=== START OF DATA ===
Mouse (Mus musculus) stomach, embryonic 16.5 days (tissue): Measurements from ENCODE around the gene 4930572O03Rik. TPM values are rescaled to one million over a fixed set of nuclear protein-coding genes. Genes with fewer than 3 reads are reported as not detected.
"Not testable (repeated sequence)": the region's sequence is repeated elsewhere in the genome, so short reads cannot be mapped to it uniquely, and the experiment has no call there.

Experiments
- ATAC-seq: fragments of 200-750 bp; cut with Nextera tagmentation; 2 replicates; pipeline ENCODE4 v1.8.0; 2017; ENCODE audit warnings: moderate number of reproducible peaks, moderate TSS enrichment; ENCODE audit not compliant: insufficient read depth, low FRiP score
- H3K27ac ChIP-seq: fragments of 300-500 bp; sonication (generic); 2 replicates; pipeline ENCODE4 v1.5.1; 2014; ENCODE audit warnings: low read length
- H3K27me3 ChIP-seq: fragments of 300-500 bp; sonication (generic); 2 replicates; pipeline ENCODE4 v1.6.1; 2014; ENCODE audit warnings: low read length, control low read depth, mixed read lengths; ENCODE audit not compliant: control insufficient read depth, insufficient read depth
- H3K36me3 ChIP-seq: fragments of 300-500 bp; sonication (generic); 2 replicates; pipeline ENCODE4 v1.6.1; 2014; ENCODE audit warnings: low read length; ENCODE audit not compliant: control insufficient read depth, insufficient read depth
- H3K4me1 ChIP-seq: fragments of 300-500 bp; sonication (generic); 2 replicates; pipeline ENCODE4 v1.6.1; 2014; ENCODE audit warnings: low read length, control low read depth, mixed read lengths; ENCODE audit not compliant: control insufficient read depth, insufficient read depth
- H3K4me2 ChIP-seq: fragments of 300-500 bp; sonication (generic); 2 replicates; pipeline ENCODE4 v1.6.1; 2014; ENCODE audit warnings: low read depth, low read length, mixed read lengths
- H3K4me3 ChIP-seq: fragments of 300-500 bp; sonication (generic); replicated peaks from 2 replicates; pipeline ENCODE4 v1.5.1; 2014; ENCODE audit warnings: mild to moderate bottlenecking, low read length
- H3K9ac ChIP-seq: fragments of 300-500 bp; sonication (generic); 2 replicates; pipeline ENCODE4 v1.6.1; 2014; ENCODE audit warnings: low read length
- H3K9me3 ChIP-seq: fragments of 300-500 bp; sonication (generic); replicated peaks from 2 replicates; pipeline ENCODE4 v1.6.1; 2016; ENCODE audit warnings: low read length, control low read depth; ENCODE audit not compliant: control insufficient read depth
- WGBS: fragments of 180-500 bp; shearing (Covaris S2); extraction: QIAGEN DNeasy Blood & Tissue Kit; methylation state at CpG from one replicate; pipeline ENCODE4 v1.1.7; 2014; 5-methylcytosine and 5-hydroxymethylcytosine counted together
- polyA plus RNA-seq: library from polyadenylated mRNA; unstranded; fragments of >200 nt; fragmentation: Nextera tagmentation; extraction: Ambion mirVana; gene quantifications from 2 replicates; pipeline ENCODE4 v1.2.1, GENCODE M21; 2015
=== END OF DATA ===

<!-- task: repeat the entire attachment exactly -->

Mouse (Mus musculus) stomach, embryonic 16.5 days (tissue): Measurements from ENCODE around the gene 4930572O03Rik. TPM values are rescaled to one million over a fixed set of nuclear protein-coding genes. Genes with fewer than 3 reads are reported as not detected.
"Not testable (repeated sequence)": the region's sequence is repeated elsewhere in the genome, so short reads cannot be mapped to it uniquely, and the experiment has no call there.

Experiments
- ATAC-seq: fragments of 200-750 bp; cut with Nextera tagmentation; 2 replicates; pipeline ENCODE4 v1.8.0; 2017; ENCODE audit warnings: moderate number of reproducible peaks, moderate TSS enrichment; ENCODE audit not compliant: insufficient read depth, low FRiP score
- H3K27ac ChIP-seq: fragments of 300-500 bp; sonication (generic); 2 replicates; pipeline ENCODE4 v1.5.1; 2014; ENCODE audit warnings: low read length
- H3K27me3 ChIP-seq: fragments of 300-500 bp; sonication (generic); 2 replicates; pipeline ENCODE4 v1.6.1; 2014; ENCODE audit warnings: low read length, control low read depth, mixed read lengths; ENCODE audit not compliant: control insufficient read depth, insufficient read depth
- H3K36me3 ChIP-seq: fragments of 300-500 bp; sonication (generic); 2 replicates; pipeline ENCODE4 v1.6.1; 2014; ENCODE audit warnings: low read length; ENCODE audit not compliant: control insufficient read depth, insufficient read depth
- H3K4me1 ChIP-seq: fragments of 300-500 bp; sonication (generic); 2 replicates; pipeline ENCODE4 v1.6.1; 2014; ENCODE audit warnings: low read length, control low read depth, mixed read lengths; ENCODE audit not compliant: control insufficient read depth, insufficient read depth
- H3K4me2 ChIP-seq: fragments of 300-500 bp; sonication (generic); 2 replicates; pipeline ENCODE4 v1.6.1; 2014; ENCODE audit warnings: low read depth, low read length, mixed read lengths
- H3K4me3 ChIP-seq: fragments of 300-500 bp; sonication (generic); replicated peaks from 2 replicates; pipeline ENCODE4 v1.5.1; 2014; ENCODE audit warnings: mild to moderate bottlenecking, low read length
- H3K9ac ChIP-seq: fragments of 300-500 bp; sonication (generic); 2 replicates; pipeline ENCODE4 v1.6.1; 2014; ENCODE audit warnings: low read length
- H3K9me3 ChIP-seq: fragments of 300-500 bp; sonication (generic); replicated peaks from 2 replicates; pipeline ENCODE4 v1.6.1; 2016; ENCODE audit warnings: low read length, control low read depth; ENCODE audit not compliant: control insufficient read depth
- WGBS: fragments of 180-500 bp; shearing (Covaris S2); extraction: QIAGEN DNeasy Blood & Tissue Kit; methylation state at CpG from one replicate; pipeline ENCODE4 v1.1.7; 2014; 5-methylcytosine and 5-hydroxymethylcytosine counted together
- polyA plus RNA-seq: library from polyadenylated mRNA; unstranded; fragments of >200 nt; fragmentation: Nextera tagmentation; extraction: Ambion mirVana; gene quantifications from 2 replicates; pipeline ENCODE4 v1.2.1, GENCODE M21; 2015